“Elia Kazan, the immigrant child of a Greek rug merchant who became one of the most honored and influential directors in Broadway and Hollywood history […]”

So opens the Times’ 2003 obituary of one of Williams’ most distinguished alumni, whose work profoundly influenced generations of Hollywood stars and auteurs.

Kazan attended Williams in the late 20’s, graduating in the class of 1930; Kazan’s experience there, described vividly in his autobiography, is fascinating as a snapshot of a Williams, and an America, of a bygone age.

I have here excerpted and re-assembled, from his autobiography, Williams in Kazan’s words:

Williams College. I’d never heard of the place […] [but] it was far from home and my father’s authority.

I applied for admission […] Williams would be my liberated life, I’d be on the right track at last.

Then the news came. I’d been accepted at Williams, class of 1930.

Williamstown was pleasant enough that summer in 1980, but in the fall of 1926, when I saw it for the first time, it was enchanting. There was a soft, cool breeze that day, and the sky was a deep saturation of blue near purple over low, ever moving, cotton-white clouds. Looking between the buildings – some classic Georgian, others great lumps of gray or reddish stone – the eye found, at the end of each vista, the softly scalloped Berkshire Hills, called “the mountains.” They embraced a broad valley, making it home. The buildings on campus were well spaced, between them lay generous lawns, perfectly green after an untrampled summer’s growth. Upperclassmen were everywhere, reawakening old acquaintance; trim and healthy, they seemed happy to be back. All the young men were dressed in casually pressed trousers, flannel or corduroy, and soft woolen sweaters – the frost comes early in northwestern Massachusetts. Some boys, especially fit and broad shouldered, wore heavy-knit black sweaters with large purple W’s across their chests. These were the lettermen, the athletes of the teams. Everywhere there was an atmosphere of privilege and affluence; in a bay apart from the storm, the elite was gathering.

It was not all Billsville bliss, however. Kazan was profoundly influenced by his adverse experience with — rather, outside of —  the fraternity scene. He describes the darker side of Williams of the late ‘20s, in the rigidly stratified social life that dominated it and virtually all other private and wealthy institutions of the time:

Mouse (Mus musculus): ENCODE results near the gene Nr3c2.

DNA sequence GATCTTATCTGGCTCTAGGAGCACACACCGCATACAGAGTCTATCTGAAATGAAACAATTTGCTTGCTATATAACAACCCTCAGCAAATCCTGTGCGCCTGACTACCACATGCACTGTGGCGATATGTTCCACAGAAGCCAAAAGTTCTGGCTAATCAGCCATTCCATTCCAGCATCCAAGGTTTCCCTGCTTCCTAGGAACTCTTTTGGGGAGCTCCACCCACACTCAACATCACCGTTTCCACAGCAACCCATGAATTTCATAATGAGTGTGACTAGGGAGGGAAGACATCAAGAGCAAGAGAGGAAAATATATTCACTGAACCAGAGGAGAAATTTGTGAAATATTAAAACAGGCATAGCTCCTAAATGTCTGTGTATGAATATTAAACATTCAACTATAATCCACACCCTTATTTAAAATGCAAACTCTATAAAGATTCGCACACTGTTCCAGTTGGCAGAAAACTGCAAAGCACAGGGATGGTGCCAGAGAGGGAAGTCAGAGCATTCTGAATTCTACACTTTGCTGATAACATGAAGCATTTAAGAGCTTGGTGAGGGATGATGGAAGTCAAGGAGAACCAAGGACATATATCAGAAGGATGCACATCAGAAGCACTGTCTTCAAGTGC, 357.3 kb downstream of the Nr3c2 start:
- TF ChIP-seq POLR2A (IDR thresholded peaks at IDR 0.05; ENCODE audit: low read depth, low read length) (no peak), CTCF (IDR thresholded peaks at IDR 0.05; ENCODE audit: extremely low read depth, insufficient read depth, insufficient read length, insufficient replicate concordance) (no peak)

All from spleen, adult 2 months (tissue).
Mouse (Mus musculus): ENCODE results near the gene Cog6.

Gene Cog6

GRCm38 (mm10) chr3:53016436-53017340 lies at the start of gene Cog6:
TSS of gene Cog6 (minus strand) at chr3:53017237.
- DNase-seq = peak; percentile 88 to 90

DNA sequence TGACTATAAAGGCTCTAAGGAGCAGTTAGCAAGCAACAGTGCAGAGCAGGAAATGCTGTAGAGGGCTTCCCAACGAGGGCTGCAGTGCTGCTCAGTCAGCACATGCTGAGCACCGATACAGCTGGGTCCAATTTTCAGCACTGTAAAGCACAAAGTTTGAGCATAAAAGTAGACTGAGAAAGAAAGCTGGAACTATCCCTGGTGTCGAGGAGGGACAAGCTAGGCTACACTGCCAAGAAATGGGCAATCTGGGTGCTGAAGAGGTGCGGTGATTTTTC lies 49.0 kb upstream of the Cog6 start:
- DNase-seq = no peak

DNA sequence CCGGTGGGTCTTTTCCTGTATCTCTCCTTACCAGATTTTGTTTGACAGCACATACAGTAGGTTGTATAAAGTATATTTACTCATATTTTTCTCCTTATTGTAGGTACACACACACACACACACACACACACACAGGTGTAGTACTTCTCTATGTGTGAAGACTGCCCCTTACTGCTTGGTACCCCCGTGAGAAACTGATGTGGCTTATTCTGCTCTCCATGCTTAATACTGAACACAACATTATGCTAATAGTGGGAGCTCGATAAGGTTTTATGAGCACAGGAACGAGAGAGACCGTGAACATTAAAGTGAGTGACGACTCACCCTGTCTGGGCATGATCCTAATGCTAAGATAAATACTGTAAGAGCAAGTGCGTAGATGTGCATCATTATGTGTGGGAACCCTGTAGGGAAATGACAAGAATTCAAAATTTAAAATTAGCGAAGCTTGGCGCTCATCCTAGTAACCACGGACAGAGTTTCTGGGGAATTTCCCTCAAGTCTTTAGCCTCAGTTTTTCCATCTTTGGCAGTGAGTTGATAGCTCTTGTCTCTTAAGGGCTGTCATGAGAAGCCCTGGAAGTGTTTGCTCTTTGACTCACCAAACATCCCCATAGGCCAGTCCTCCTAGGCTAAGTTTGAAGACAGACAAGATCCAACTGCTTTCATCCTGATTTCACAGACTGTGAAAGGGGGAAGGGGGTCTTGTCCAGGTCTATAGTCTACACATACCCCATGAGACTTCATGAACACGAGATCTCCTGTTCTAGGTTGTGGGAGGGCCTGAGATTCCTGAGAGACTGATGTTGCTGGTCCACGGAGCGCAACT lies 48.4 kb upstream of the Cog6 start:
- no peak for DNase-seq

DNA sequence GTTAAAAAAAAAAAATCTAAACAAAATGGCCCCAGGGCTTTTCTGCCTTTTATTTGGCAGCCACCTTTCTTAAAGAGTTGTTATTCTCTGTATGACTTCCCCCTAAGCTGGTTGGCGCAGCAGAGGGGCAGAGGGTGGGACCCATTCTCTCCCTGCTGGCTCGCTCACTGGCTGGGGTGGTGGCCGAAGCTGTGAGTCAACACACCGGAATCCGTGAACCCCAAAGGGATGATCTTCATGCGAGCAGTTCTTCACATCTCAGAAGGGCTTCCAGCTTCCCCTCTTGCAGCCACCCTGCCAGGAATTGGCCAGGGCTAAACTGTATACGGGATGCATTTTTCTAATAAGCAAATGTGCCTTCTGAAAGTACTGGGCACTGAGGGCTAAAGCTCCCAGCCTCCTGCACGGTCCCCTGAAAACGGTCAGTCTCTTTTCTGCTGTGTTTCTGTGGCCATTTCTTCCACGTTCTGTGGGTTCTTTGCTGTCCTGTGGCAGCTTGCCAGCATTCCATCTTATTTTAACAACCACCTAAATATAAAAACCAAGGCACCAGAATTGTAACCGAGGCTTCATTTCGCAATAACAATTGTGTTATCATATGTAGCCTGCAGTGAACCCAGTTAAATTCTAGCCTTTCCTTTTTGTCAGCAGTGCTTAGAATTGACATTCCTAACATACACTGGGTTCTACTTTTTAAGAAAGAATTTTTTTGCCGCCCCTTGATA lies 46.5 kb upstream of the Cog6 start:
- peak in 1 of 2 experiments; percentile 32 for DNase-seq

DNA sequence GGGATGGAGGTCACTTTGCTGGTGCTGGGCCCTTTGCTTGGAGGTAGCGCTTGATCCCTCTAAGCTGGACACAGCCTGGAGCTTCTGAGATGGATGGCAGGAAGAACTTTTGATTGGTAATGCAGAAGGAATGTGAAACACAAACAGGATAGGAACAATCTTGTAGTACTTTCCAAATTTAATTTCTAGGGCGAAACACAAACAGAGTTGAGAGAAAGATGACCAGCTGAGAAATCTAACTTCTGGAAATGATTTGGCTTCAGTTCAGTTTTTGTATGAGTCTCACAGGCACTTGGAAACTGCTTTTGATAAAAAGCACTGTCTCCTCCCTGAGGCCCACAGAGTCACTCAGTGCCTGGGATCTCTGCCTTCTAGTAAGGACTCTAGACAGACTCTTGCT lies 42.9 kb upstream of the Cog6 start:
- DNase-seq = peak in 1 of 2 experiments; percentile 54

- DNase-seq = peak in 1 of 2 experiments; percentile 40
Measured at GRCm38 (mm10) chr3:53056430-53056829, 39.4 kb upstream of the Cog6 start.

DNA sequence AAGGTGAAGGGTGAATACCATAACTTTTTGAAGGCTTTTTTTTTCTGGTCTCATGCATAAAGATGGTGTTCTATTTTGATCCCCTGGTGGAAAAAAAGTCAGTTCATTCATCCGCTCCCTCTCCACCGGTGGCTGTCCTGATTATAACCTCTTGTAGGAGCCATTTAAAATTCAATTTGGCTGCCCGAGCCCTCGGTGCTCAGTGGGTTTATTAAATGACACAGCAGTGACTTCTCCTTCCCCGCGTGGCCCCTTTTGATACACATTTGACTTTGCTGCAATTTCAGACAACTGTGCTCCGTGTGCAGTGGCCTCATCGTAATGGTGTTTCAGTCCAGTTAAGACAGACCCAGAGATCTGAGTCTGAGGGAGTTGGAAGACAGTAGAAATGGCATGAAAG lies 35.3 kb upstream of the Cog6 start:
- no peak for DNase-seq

Now I must confess my foolishness. I had actually expected to be invited to join a fraternity.

That autumn there was no message for me from the fraternity brothers except the message of silence. How crushing that silence was in ’26. It hurt for four dark, cold years.

Jews and blacks weren’t taken into fraternities at Williams in 1926. From that week in 1926 on, I knew what I was. An outsider. In time I began to see I wasn’t the only one. There were three blacks in the class of ’30. At graduation, one was our valedictorian, another our salutatorian; the third was number four in the class.

I decided to relieve father of my dependency. I got a job waiting tables at the Zeta Psi fraternity. I learned how to clear tables six plates at a time. I walked through snow in sneakers to serve the Zetes their breakfast. Sometimes the wind-driven sleet stung like frozen tears.

My salvation was the college library. I lived in the stacks, like a small animal finding refuge in a mass of brambles. I’d take out books by the bagful, read late at night and between classes in the day. Books were the solution to my life […] by the light of their stories, I understood the drama of my own life.

I went to North Adams, five miles by trolley, and entered the movie theater there […] I felt comfortable in the mill town – no rich boys there, just mutts like me.

It took me many years to quiet this rage against my classmates […] But I notice still that every time I receive a request for money from the Williams Alumni Fund, I have a reflex to chuck it in the wastebasket, and usually do.

 

Kazan further reflects on Williams’ lasting effects:

Four years at Williams made a certain kind of man of me, not an agreeable man but a self-reliant, tough-skinned, resolute, and determined man.

In my senior year at Williams, I’d had one teacher who did influence me. Mr. Dutton taught English lit, and I wrote a paper for him on “The Waste Land.” […] In class, it was his passion for what he was teaching that impressed me. In some way I don’t quite understand, Dutton made me believe that perhaps, somewhere in the broad range of a life in the arts, there might be a niche for me and that I might well mark time until that niche appeared.

 

And what a niche it was.

 

Epilogue

From a 2012 Jack Sawyer interview in the Williams Alumni Review:

After [fraternities] were abolished, we found that alumni who had been estranged from the college began to reconnect. This was particularly true of Jewish alumni. Someone who was not Jewish but who certainly illustrated this was Elia Kazan ’30, the great film director, who began to pay attention to Williams. And it made a financial difference too. People who hadn’t given to the college began to give again.

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